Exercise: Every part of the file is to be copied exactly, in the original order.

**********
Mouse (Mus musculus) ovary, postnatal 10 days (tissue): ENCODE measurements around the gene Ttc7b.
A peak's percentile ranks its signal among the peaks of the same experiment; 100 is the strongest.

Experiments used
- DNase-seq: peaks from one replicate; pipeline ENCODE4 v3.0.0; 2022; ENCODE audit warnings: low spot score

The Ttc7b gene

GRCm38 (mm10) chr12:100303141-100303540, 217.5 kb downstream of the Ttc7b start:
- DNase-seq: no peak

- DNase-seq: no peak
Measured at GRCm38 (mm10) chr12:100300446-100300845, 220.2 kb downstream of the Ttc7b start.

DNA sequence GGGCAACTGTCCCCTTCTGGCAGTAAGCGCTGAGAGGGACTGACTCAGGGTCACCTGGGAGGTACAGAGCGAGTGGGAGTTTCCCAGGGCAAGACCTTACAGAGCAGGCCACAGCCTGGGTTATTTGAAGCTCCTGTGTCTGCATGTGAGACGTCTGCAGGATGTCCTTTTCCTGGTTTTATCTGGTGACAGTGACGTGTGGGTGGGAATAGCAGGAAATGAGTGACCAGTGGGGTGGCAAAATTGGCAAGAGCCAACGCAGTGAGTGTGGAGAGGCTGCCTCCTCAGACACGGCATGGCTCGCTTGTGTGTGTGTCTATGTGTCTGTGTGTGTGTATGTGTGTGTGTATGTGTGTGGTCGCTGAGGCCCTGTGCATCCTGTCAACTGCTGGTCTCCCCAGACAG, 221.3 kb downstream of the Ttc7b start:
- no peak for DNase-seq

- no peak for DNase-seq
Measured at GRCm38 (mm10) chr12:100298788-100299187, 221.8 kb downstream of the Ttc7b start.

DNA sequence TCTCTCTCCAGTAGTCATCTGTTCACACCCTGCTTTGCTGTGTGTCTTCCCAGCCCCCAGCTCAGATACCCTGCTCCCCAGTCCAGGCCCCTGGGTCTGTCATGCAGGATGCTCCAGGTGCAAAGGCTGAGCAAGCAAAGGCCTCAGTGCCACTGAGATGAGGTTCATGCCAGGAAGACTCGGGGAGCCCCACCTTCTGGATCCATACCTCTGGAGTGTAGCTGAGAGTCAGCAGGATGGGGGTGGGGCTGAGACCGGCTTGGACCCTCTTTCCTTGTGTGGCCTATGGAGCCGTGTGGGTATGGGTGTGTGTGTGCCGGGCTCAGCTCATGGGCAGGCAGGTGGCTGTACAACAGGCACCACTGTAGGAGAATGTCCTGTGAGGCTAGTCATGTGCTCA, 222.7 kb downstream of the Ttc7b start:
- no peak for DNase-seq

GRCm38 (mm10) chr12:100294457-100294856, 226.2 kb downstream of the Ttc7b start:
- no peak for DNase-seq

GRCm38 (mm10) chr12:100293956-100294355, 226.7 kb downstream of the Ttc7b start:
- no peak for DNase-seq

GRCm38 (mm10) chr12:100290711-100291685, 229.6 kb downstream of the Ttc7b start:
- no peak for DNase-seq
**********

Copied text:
Mouse (Mus musculus) ovary, postnatal 10 days (tissue): ENCODE measurements around the gene Ttc7b.
A peak's percentile ranks its signal among the peaks of the same experiment; 100 is the strongest.

Experiments used
- DNase-seq: peaks from one replicate; pipeline ENCODE4 v3.0.0; 2022; ENCODE audit warnings: low spot score

The Ttc7b gene

GRCm38 (mm10) chr12:100303141-100303540, 217.5 kb downstream of the Ttc7b start:
- DNase-seq: no peak

- DNase-seq: no peak
Measured at GRCm38 (mm10) chr12:100300446-100300845, 220.2 kb downstream of the Ttc7b start.

DNA sequence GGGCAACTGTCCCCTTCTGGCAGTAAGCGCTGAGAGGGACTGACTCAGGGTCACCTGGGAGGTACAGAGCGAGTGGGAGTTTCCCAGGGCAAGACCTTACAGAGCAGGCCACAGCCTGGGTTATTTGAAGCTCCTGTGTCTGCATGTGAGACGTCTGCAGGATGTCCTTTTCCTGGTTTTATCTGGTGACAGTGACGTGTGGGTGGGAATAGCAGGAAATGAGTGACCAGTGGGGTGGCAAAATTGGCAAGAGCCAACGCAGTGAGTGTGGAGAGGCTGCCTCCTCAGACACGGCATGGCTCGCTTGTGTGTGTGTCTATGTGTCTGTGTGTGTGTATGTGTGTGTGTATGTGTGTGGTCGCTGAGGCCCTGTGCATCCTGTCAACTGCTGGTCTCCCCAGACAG, 221.3 kb downstream of the Ttc7b start:
- no peak for DNase-seq

- no peak for DNase-seq
Measured at GRCm38 (mm10) chr12:100298788-100299187, 221.8 kb downstream of the Ttc7b start.

DNA sequence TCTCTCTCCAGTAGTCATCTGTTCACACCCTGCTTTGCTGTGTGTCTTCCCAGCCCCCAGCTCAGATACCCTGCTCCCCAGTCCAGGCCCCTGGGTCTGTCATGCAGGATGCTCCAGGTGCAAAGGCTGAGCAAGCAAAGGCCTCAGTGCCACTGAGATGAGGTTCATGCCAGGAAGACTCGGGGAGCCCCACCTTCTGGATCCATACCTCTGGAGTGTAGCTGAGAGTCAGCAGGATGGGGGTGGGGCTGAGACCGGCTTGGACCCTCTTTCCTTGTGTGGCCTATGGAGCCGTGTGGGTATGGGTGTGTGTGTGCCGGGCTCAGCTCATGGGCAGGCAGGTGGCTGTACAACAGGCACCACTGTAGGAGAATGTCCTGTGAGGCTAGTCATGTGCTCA, 222.7 kb downstream of the Ttc7b start:
- no peak for DNase-seq

GRCm38 (mm10) chr12:100294457-100294856, 226.2 kb downstream of the Ttc7b start:
- no peak for DNase-seq

GRCm38 (mm10) chr12:100293956-100294355, 226.7 kb downstream of the Ttc7b start:
- no peak for DNase-seq

GRCm38 (mm10) chr12:100290711-100291685, 229.6 kb downstream of the Ttc7b start:
- no peak for DNase-seq